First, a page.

However, as biotin needs several other nutrients to carry out its role, specifically zinc and methionine, supplementation needs to be balanced and in conjunction with these other nutrients.

Zinc and Copper must be supplied in the correct ratio to each other and to iron. The National Resource Council's Nutrient Requirements of Horses (NCR 2007) recommends that Zinc and Copper be fed in a 4:1 ratio (4 parts Zinc to 1 part Copper) for mature horses to ensure proper absorption of both minerals.

Zinc is essential for the immune system as well as bone, cartilage and hoof formation and the integrity of skin. Zinc is a component of enzymes necessary for the synthesis of keratins that contributes to hoof strength and function (Kellon, E.M., 1998, 2019).

Copper influences the strength and rigidity of the outer hoof wall and is an important component of antioxidant enzymes that protect cell membranes. Copper nails are now being used by some farriers due to the potential antibacterial effect of copper. An increased incidence of thrush and abscesses can also show a possible Zinc and Copper deficiency (Kellon, E.M., 2019) while horses supplemented with a higher level of zinc and copper experienced less likelihood of white line disease (Higami, A., 1999).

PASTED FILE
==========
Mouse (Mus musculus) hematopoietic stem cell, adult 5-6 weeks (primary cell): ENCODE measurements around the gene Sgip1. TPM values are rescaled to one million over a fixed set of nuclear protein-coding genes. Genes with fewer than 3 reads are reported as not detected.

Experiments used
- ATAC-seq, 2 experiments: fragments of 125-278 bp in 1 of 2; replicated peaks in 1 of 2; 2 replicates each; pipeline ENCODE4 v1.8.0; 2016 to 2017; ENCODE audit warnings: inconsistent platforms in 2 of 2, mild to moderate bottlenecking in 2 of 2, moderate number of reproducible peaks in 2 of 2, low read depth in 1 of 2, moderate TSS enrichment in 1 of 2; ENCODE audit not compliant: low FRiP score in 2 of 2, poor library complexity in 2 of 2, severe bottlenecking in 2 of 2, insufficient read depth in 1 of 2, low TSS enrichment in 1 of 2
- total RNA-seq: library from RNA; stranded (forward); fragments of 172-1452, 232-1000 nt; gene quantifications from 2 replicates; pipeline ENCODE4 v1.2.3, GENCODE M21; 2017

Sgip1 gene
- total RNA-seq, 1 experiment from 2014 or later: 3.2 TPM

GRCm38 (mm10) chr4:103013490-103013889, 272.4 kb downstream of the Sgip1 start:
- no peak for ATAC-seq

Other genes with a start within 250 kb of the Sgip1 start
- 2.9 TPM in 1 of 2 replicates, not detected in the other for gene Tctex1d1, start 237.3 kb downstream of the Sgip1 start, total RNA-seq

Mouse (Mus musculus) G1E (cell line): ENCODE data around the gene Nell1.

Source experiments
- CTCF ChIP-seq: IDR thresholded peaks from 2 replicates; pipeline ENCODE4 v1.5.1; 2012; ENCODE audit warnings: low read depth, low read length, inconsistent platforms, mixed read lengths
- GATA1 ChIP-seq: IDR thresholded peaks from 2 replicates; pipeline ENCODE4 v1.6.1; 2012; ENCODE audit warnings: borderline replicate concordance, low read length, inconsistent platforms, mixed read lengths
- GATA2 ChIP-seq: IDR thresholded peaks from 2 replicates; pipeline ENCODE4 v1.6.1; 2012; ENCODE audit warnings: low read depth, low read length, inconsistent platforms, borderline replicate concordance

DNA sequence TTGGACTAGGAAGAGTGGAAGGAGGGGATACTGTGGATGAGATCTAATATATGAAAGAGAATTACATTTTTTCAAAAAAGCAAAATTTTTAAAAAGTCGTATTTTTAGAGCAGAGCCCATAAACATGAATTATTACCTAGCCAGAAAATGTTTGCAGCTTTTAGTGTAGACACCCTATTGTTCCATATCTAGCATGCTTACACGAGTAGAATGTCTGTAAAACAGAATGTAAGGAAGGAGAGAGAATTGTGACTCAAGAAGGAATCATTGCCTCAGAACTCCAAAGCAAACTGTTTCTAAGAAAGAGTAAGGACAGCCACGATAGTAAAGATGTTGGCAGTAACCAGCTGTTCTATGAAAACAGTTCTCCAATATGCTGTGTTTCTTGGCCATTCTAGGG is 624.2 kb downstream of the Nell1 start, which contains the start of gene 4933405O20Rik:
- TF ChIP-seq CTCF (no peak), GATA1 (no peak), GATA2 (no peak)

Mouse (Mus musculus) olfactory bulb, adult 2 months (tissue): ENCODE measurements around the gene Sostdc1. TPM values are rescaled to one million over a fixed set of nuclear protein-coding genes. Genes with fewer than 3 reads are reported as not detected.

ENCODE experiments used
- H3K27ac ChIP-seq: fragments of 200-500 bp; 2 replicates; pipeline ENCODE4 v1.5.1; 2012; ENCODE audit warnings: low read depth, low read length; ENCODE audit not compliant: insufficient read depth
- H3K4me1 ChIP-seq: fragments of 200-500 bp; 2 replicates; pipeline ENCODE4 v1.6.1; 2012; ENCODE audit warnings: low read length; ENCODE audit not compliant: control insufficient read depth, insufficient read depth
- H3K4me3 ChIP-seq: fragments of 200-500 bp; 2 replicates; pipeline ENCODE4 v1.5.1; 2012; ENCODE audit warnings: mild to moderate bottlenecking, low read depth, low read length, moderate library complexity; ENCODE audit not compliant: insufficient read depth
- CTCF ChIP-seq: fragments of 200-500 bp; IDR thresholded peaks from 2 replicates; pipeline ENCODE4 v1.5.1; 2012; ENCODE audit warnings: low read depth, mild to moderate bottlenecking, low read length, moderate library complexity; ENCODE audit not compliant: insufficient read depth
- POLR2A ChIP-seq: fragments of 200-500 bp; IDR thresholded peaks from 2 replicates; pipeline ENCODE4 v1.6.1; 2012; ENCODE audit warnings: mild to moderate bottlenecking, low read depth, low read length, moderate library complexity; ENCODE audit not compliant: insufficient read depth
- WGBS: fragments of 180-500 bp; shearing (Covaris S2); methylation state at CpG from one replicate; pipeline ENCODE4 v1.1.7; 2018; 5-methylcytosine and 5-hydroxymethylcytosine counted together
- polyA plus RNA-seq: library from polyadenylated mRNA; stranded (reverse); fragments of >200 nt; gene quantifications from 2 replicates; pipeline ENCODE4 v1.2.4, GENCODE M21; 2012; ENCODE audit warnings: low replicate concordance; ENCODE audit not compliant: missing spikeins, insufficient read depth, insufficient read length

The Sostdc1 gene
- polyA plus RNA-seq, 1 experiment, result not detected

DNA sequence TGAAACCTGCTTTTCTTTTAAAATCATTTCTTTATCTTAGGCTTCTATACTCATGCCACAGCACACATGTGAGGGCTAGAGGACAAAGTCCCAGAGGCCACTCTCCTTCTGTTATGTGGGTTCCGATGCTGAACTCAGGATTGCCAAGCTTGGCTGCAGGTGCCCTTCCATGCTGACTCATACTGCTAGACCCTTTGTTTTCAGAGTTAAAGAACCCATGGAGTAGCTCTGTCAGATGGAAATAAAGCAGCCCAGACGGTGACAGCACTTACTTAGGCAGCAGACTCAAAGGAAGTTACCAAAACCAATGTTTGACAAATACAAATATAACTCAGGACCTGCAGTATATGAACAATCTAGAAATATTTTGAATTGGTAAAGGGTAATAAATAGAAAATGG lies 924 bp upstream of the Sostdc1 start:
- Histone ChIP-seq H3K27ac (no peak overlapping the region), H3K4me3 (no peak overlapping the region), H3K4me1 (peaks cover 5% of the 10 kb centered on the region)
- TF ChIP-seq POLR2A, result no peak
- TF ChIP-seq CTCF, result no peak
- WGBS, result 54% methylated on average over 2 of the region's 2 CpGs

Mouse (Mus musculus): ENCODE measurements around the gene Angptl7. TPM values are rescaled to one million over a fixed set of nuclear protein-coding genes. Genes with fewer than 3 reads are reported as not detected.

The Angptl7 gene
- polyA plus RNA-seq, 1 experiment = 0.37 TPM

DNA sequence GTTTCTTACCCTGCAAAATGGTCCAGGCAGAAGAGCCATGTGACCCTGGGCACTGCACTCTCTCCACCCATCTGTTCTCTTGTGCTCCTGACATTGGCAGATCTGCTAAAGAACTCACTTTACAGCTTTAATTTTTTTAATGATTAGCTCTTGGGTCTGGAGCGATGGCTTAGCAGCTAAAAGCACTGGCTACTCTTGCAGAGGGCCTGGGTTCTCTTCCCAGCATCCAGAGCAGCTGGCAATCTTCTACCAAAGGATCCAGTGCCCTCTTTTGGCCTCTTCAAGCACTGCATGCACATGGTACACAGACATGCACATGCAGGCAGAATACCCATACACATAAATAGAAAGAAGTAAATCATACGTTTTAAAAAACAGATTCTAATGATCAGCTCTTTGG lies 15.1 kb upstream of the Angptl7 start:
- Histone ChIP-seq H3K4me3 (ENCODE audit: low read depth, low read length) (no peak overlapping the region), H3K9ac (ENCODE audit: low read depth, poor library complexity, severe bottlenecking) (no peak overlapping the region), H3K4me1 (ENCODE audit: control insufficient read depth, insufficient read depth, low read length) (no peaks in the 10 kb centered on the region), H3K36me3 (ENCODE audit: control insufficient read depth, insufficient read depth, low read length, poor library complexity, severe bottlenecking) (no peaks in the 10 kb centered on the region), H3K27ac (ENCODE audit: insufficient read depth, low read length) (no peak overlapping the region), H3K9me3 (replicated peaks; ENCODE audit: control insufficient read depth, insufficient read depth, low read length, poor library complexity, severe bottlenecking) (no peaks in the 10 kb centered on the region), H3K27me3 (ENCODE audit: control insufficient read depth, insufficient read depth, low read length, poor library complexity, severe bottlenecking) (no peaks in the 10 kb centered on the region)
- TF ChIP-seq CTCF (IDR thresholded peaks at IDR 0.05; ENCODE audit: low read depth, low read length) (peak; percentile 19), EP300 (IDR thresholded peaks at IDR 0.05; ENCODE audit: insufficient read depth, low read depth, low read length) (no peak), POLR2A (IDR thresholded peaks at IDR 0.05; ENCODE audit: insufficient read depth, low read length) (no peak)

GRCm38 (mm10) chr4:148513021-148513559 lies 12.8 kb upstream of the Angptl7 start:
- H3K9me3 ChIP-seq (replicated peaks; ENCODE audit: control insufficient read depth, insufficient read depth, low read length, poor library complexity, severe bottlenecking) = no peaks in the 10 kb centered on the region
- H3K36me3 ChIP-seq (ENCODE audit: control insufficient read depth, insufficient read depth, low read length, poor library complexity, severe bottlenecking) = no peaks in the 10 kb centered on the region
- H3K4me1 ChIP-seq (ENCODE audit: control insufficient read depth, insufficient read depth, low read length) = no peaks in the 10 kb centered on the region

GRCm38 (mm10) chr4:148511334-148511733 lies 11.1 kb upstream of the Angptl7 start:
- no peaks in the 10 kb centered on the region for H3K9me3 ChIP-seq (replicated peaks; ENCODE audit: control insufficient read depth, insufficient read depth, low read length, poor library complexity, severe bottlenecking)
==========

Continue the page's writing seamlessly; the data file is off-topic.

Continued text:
Zinc and copper are involved in many processes and if either, or both, of these trace minerals are deficient then slow hoof growth or poor-quality hoof horn will eventuate.

Methionine is the most important of sulphur based amino acids and is absolutely essential to give strength to hoof horn, hair, skin, tendons and ligaments.

Methionine needs to be fed (the horse cannot produce it) and as plant material is declining as a source of this amino acid, a deficiency of Methionine is often pinpointed as the cause for crumbly, cracking and poor growing hoof walls (Kellon, E.M., 2019).

If your horse has outward signs consistent with a deficiency it is recommended to supplement with 2500 to 6000mg of methionine per day.